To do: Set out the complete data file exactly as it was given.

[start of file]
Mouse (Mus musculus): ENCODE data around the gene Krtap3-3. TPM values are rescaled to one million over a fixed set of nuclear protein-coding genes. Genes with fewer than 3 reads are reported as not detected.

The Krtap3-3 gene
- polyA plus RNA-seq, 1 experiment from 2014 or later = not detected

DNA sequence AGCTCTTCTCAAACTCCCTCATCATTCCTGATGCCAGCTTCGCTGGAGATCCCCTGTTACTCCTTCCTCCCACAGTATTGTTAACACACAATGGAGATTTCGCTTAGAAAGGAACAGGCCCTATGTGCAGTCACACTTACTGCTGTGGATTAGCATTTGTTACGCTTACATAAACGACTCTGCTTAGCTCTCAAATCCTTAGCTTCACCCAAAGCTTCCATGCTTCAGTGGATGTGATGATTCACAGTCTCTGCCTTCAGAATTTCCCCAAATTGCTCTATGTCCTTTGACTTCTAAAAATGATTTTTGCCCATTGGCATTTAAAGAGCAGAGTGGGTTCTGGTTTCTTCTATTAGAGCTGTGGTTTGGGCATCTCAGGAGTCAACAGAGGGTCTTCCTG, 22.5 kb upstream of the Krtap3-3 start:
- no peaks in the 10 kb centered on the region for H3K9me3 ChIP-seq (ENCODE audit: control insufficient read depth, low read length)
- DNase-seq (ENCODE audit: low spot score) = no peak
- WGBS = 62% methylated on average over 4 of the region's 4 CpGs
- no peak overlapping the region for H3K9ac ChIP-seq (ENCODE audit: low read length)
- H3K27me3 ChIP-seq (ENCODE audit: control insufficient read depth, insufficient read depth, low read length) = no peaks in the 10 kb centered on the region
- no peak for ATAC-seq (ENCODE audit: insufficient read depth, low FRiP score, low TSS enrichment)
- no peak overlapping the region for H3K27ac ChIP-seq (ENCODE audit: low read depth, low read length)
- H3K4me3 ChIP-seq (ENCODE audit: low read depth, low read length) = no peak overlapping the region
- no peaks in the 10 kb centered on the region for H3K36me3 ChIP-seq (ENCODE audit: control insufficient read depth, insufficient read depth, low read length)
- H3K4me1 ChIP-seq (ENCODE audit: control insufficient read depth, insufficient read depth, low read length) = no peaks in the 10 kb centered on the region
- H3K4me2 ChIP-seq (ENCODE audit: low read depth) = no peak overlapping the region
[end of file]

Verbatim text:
Mouse (Mus musculus): ENCODE data around the gene Krtap3-3. TPM values are rescaled to one million over a fixed set of nuclear protein-coding genes. Genes with fewer than 3 reads are reported as not detected.

The Krtap3-3 gene
- polyA plus RNA-seq, 1 experiment from 2014 or later = not detected

DNA sequence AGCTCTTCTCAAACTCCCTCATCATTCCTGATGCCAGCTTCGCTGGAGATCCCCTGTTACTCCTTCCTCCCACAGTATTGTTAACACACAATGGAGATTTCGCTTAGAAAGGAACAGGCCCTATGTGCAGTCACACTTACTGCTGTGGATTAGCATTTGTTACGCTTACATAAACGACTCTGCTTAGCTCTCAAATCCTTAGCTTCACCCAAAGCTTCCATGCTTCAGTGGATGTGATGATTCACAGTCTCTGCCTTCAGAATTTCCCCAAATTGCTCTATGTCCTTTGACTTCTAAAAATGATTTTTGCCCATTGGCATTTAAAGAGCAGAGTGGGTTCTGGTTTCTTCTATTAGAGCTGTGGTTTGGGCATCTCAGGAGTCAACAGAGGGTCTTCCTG, 22.5 kb upstream of the Krtap3-3 start:
- no peaks in the 10 kb centered on the region for H3K9me3 ChIP-seq (ENCODE audit: control insufficient read depth, low read length)
- DNase-seq (ENCODE audit: low spot score) = no peak
- WGBS = 62% methylated on average over 4 of the region's 4 CpGs
- no peak overlapping the region for H3K9ac ChIP-seq (ENCODE audit: low read length)
- H3K27me3 ChIP-seq (ENCODE audit: control insufficient read depth, insufficient read depth, low read length) = no peaks in the 10 kb centered on the region
- no peak for ATAC-seq (ENCODE audit: insufficient read depth, low FRiP score, low TSS enrichment)
- no peak overlapping the region for H3K27ac ChIP-seq (ENCODE audit: low read depth, low read length)
- H3K4me3 ChIP-seq (ENCODE audit: low read depth, low read length) = no peak overlapping the region
- no peaks in the 10 kb centered on the region for H3K36me3 ChIP-seq (ENCODE audit: control insufficient read depth, insufficient read depth, low read length)
- H3K4me1 ChIP-seq (ENCODE audit: control insufficient read depth, insufficient read depth, low read length) = no peaks in the 10 kb centered on the region
- H3K4me2 ChIP-seq (ENCODE audit: low read depth) = no peak overlapping the region